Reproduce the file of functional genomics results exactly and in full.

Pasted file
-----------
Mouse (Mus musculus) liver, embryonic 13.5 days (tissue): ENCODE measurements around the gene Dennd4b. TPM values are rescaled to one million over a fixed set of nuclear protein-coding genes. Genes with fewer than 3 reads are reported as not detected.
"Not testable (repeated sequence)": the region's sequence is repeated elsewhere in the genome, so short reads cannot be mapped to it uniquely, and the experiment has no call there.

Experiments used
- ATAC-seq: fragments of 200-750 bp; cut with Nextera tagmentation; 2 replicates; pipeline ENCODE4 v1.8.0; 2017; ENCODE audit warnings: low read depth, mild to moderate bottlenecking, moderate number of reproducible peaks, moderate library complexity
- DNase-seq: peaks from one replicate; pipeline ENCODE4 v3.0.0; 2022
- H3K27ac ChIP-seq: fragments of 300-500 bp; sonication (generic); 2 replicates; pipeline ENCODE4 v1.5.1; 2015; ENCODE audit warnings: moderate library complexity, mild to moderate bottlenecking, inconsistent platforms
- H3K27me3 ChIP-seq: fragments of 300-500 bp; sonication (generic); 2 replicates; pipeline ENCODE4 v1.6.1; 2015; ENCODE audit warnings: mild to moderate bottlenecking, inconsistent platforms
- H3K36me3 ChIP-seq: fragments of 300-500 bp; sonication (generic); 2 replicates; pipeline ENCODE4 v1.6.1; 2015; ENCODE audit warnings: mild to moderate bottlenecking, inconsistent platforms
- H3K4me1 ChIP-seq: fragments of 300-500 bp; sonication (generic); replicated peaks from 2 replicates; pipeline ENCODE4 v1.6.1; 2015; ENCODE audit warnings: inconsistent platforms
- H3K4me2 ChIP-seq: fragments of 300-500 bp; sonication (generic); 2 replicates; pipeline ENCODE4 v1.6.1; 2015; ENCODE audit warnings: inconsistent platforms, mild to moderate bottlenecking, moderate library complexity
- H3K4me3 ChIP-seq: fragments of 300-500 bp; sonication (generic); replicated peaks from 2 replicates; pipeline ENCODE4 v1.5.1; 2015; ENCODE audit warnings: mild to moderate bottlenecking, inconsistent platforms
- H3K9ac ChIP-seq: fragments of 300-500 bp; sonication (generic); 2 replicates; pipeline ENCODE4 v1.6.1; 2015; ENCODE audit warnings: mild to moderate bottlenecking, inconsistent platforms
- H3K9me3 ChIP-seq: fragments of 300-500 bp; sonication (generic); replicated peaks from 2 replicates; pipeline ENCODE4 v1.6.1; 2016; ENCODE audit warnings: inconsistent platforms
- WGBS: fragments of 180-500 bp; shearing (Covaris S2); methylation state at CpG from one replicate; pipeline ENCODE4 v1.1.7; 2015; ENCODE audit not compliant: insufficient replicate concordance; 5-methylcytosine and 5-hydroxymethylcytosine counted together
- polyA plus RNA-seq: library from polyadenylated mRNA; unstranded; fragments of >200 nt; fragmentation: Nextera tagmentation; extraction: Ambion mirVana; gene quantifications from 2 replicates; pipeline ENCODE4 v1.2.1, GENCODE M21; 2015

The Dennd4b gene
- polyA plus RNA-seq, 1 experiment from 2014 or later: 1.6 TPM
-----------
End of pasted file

Mouse (Mus musculus) liver, embryonic 13.5 days (tissue): ENCODE measurements around the gene Dennd4b. TPM values are rescaled to one million over a fixed set of nuclear protein-coding genes. Genes with fewer than 3 reads are reported as not detected.
"Not testable (repeated sequence)": the region's sequence is repeated elsewhere in the genome, so short reads cannot be mapped to it uniquely, and the experiment has no call there.

Experiments used
- ATAC-seq: fragments of 200-750 bp; cut with Nextera tagmentation; 2 replicates; pipeline ENCODE4 v1.8.0; 2017; ENCODE audit warnings: low read depth, mild to moderate bottlenecking, moderate number of reproducible peaks, moderate library complexity
- DNase-seq: peaks from one replicate; pipeline ENCODE4 v3.0.0; 2022
- H3K27ac ChIP-seq: fragments of 300-500 bp; sonication (generic); 2 replicates; pipeline ENCODE4 v1.5.1; 2015; ENCODE audit warnings: moderate library complexity, mild to moderate bottlenecking, inconsistent platforms
- H3K27me3 ChIP-seq: fragments of 300-500 bp; sonication (generic); 2 replicates; pipeline ENCODE4 v1.6.1; 2015; ENCODE audit warnings: mild to moderate bottlenecking, inconsistent platforms
- H3K36me3 ChIP-seq: fragments of 300-500 bp; sonication (generic); 2 replicates; pipeline ENCODE4 v1.6.1; 2015; ENCODE audit warnings: mild to moderate bottlenecking, inconsistent platforms
- H3K4me1 ChIP-seq: fragments of 300-500 bp; sonication (generic); replicated peaks from 2 replicates; pipeline ENCODE4 v1.6.1; 2015; ENCODE audit warnings: inconsistent platforms
- H3K4me2 ChIP-seq: fragments of 300-500 bp; sonication (generic); 2 replicates; pipeline ENCODE4 v1.6.1; 2015; ENCODE audit warnings: inconsistent platforms, mild to moderate bottlenecking, moderate library complexity
- H3K4me3 ChIP-seq: fragments of 300-500 bp; sonication (generic); replicated peaks from 2 replicates; pipeline ENCODE4 v1.5.1; 2015; ENCODE audit warnings: mild to moderate bottlenecking, inconsistent platforms
- H3K9ac ChIP-seq: fragments of 300-500 bp; sonication (generic); 2 replicates; pipeline ENCODE4 v1.6.1; 2015; ENCODE audit warnings: mild to moderate bottlenecking, inconsistent platforms
- H3K9me3 ChIP-seq: fragments of 300-500 bp; sonication (generic); replicated peaks from 2 replicates; pipeline ENCODE4 v1.6.1; 2016; ENCODE audit warnings: inconsistent platforms
- WGBS: fragments of 180-500 bp; shearing (Covaris S2); methylation state at CpG from one replicate; pipeline ENCODE4 v1.1.7; 2015; ENCODE audit not compliant: insufficient replicate concordance; 5-methylcytosine and 5-hydroxymethylcytosine counted together
- polyA plus RNA-seq: library from polyadenylated mRNA; unstranded; fragments of >200 nt; fragmentation: Nextera tagmentation; extraction: Ambion mirVana; gene quantifications from 2 replicates; pipeline ENCODE4 v1.2.1, GENCODE M21; 2015

The Dennd4b gene
- polyA plus RNA-seq, 1 experiment from 2014 or later: 1.6 TPM